The The International Technology Law Association (ITechLaw) “Responsible AI: A Global Policy Framework” report offers for comment an in-depth review that proposes ethical guideposts to encourage the responsible development, deployment and use of artificial intelligence. ITechLaw will undertake similar engagement at its events in Boston, Bangalore and Singapore through to April 2020.
Eight core principles
The publication, written by a multi-disciplinary group of 54 technology law experts, industry representatives and researchers from 16 countries across the globe, develops a detailed and actionable framework composed of eight core principles: ethical purpose and societal benefit, accountability, transparency and explainability, fairness and non-discrimination, safety and reliability, open data and fair competition, privacy, and AI & intellectual property. Each of the eight principles is treated in depth, first through the enunciation of a general principle, then through a detailed analysis of the principle’s contours and finally as expressed in an actionable policy framework. The authors say book is a “call to action” for stakeholders to actively participate in a dialogue regarding the component features of responsible AI. “The accelerating rate of progress in AI research, development and deployment is both exhilarating and alarming,” says ITechLaw president Charles Morgan. “AI has enormous potential for positive societal impact, but also for unintended and grave consequences. This places a great weight of ethical responsibility on all those who are engaged in the development and deployment of such AI systems. It is not surprising, therefore, that not only policy-makers, but also industry representatives and AI researchers are looking for solid guideposts. In this context, the authors hope that the publication will make a valuable contribution to the ongoing efforts to promote responsible AI.”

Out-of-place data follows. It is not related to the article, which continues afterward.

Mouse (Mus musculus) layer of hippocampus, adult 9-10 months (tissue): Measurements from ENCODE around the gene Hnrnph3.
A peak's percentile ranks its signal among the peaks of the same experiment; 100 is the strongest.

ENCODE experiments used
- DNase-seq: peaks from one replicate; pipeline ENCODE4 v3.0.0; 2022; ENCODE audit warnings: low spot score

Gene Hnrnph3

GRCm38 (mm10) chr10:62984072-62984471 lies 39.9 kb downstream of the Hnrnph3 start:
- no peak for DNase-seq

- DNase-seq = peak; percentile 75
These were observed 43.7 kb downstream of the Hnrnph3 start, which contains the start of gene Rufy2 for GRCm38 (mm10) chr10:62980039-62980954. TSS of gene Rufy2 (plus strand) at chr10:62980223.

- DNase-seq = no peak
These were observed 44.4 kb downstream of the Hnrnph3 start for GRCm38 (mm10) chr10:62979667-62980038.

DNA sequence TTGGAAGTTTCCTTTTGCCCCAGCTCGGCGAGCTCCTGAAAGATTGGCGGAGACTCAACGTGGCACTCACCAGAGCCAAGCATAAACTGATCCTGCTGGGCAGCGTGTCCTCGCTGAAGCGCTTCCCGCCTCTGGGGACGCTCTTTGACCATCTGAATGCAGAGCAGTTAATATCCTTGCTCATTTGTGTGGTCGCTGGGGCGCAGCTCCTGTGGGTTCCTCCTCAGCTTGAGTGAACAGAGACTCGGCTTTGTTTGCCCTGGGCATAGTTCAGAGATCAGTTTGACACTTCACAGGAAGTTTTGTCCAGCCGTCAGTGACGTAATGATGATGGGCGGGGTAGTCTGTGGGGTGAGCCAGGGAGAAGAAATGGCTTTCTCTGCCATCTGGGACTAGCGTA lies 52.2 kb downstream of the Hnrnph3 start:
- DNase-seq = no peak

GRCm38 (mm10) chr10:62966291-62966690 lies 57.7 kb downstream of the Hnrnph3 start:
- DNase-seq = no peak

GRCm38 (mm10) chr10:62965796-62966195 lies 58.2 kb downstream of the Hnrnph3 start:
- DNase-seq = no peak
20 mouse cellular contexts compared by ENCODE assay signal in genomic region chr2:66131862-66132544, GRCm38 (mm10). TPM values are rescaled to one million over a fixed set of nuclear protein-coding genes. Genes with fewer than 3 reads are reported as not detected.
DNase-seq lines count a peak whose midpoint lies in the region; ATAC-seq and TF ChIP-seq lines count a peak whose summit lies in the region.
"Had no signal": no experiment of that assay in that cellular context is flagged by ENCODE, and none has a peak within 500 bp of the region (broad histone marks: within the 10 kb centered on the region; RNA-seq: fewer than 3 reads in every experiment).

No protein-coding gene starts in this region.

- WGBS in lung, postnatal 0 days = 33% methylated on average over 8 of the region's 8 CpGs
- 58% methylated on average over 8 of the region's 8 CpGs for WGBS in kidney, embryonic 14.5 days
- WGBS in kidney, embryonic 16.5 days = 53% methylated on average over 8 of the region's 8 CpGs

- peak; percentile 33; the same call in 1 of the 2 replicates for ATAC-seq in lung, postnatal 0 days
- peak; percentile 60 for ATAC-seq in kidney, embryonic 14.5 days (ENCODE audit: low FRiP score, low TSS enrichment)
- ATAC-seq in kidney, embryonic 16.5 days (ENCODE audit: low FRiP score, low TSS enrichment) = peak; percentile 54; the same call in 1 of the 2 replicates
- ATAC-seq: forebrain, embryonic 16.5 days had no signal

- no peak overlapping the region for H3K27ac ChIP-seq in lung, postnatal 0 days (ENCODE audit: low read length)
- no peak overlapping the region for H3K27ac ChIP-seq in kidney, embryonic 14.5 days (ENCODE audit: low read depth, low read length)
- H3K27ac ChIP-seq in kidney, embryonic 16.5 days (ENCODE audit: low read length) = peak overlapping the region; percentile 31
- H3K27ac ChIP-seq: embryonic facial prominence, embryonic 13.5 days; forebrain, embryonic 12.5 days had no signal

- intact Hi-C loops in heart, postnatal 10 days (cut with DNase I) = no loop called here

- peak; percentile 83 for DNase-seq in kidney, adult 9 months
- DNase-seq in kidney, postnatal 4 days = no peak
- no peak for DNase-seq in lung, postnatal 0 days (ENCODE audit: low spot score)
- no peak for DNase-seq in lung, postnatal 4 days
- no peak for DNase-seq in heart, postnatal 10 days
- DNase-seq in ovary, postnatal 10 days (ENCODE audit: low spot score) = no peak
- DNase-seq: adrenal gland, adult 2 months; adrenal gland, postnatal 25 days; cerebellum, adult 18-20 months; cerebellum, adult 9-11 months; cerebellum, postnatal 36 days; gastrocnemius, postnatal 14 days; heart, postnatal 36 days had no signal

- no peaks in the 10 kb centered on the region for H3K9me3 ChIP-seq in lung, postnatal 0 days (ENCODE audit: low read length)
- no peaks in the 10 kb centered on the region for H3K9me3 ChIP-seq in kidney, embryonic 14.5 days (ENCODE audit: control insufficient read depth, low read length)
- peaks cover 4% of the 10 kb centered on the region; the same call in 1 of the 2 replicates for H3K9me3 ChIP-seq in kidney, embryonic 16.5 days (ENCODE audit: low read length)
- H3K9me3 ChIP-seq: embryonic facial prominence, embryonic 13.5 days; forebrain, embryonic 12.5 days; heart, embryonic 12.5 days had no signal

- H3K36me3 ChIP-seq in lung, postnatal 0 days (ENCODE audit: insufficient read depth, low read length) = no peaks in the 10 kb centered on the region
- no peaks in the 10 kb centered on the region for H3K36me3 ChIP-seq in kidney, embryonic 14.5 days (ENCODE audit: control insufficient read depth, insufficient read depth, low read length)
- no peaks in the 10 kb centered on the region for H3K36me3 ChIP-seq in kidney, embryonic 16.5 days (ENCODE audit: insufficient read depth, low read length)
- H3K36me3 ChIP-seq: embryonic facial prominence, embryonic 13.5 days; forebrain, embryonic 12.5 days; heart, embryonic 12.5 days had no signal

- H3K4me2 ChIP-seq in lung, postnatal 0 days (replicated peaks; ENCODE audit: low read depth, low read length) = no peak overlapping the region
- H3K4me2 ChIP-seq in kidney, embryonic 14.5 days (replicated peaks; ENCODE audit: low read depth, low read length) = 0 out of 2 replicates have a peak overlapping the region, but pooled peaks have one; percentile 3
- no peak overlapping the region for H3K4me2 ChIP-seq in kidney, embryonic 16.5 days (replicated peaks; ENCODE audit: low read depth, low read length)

An “Embryonic stage”
Among the areas needing resolved are human-centric “accountability,” the “legal personality” of AI, transparency and explainability, and the notion of “elegant failure” and revisiting the “tragic choices” dilemma. Also in need of greater understanding are fair privacy, consent, and competitiveness, and responsible AI by design. While still at an “embryonic stage.” Mr Morgan argues AI systems “will significantly affect society in ways that most people are only starting to grasp.” He concluded, “Now is the time to set voluntary boundaries of responsible behaviour to ensure that AI research and development can mature and thrive to the benefit of all.” ITechLaw has invited all stakeholders – industry representatives, policy-makers, researchers, and general public - to comment on the draft policy framework and to submit feedback. Comments will be considered by the authors and ITechLaw in anticipation of an updated second-edition of the policy framework, to be published before the end of the year. The discussion principles and the framework can be downloaded for free here.